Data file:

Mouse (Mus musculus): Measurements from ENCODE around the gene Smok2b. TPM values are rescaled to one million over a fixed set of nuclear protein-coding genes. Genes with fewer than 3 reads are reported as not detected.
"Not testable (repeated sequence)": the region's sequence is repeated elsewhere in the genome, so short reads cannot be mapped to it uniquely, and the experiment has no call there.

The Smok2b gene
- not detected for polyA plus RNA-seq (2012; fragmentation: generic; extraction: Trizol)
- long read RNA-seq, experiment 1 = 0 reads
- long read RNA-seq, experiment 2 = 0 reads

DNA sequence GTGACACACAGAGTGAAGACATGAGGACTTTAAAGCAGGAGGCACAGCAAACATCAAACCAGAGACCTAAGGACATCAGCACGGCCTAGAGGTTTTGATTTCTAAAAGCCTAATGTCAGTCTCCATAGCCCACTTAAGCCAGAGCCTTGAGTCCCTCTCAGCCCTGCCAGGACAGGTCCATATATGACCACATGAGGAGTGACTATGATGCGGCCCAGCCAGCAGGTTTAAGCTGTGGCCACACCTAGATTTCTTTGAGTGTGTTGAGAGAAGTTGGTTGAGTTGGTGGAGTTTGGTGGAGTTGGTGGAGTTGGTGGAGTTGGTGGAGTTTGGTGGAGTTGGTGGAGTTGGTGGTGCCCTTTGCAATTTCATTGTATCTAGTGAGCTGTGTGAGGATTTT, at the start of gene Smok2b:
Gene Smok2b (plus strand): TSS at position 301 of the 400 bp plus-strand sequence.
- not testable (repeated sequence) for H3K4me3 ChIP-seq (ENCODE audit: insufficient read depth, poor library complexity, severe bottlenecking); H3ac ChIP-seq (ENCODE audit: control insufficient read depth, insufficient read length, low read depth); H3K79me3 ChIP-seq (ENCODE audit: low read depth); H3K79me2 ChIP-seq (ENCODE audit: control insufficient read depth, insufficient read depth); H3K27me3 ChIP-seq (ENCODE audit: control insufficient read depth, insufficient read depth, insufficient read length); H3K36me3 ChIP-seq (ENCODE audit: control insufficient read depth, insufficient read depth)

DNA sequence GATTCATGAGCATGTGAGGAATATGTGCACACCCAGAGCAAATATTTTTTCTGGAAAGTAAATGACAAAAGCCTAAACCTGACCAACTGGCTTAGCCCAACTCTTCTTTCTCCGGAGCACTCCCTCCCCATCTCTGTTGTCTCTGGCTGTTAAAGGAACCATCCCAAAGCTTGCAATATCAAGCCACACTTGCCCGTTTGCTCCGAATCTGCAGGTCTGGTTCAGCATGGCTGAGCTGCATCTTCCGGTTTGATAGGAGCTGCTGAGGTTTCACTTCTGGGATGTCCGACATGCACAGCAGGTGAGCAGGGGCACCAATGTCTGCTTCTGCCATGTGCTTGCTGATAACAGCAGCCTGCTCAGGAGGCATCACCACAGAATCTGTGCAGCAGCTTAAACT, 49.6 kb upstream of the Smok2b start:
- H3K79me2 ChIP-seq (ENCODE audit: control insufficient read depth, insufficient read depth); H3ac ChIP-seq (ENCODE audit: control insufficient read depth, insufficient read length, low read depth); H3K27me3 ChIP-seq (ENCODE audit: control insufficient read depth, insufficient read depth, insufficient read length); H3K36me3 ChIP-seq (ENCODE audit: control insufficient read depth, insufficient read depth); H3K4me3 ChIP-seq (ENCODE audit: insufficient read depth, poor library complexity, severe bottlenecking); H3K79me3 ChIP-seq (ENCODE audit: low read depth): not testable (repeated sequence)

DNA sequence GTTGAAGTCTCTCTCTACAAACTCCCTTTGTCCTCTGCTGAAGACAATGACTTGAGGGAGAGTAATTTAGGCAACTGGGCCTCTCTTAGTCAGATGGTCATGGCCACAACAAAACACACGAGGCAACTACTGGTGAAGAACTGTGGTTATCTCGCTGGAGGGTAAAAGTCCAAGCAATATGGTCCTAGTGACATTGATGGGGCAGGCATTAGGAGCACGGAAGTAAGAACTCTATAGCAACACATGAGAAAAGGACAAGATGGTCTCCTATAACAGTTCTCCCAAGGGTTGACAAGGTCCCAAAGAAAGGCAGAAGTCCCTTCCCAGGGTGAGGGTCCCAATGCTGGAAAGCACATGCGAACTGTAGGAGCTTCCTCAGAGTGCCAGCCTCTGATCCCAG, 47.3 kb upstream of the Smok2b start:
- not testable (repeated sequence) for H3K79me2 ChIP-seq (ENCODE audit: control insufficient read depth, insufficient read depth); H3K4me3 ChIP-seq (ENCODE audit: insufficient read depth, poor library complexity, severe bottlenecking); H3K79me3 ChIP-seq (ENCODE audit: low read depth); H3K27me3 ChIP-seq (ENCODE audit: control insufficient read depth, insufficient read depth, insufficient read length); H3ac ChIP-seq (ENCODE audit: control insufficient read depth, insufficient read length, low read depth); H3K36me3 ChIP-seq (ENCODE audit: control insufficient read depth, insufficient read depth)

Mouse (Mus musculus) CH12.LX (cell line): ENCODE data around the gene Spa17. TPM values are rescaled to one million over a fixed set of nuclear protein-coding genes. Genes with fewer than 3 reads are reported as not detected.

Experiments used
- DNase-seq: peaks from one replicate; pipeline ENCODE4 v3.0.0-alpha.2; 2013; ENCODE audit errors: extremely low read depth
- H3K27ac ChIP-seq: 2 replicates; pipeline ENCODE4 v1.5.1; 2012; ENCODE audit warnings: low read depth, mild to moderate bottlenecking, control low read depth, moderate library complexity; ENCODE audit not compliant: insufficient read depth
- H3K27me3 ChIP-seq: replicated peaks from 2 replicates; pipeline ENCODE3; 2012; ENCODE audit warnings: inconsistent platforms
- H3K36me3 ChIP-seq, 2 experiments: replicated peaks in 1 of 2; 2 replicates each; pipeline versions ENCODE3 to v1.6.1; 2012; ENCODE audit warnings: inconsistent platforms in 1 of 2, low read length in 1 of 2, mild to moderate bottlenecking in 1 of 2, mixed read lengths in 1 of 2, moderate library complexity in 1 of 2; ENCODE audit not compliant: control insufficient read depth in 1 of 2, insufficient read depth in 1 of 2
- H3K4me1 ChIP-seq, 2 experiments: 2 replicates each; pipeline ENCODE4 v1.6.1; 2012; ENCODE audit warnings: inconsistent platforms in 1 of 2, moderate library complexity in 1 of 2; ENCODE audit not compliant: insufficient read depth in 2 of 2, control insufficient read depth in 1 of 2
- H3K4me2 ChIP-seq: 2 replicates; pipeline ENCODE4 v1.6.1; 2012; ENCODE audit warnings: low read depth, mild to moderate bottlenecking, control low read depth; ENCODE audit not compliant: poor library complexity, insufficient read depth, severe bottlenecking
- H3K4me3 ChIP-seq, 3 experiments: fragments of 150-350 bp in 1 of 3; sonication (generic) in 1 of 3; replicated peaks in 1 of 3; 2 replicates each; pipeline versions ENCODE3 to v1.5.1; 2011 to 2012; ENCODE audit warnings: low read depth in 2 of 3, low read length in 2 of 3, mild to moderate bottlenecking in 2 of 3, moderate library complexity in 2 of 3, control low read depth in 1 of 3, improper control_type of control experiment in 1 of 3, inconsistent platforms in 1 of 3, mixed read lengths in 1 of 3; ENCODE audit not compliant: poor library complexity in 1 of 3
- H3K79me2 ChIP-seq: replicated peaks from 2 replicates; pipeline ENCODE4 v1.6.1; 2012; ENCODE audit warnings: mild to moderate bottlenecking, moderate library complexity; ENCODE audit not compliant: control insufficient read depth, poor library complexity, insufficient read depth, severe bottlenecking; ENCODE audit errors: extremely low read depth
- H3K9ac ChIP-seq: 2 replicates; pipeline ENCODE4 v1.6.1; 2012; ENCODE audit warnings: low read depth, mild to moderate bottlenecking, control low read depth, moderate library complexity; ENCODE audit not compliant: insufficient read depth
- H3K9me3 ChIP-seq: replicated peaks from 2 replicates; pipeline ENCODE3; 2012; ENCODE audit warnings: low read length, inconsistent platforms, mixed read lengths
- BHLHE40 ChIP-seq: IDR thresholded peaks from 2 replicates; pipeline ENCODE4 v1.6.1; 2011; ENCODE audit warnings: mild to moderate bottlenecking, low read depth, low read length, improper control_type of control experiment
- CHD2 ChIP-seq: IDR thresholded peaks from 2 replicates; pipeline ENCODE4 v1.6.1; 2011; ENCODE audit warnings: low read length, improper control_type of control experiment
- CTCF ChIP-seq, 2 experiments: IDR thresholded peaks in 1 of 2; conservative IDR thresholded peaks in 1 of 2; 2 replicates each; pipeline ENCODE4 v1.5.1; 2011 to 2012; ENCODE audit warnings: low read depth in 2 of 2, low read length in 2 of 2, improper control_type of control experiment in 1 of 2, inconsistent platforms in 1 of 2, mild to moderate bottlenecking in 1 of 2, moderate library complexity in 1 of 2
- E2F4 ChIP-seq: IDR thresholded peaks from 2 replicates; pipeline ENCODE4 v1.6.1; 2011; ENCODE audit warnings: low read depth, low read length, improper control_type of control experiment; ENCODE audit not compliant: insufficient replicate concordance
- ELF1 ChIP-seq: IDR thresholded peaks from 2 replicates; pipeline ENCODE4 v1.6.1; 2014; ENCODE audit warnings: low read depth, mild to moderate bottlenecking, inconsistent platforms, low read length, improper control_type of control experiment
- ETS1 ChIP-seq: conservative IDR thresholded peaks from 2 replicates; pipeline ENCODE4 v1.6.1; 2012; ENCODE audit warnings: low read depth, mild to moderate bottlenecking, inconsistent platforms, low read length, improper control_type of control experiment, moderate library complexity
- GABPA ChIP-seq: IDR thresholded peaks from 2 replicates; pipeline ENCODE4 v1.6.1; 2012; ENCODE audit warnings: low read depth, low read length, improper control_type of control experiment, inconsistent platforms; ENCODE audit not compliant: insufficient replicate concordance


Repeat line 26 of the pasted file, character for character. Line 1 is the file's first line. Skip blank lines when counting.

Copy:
- BHLHE40 ChIP-seq: IDR thresholded peaks from 2 replicates; pipeline ENCODE4 v1.6.1; 2011; ENCODE audit warnings: mild to moderate bottlenecking, low read depth, low read length, improper control_type of control experiment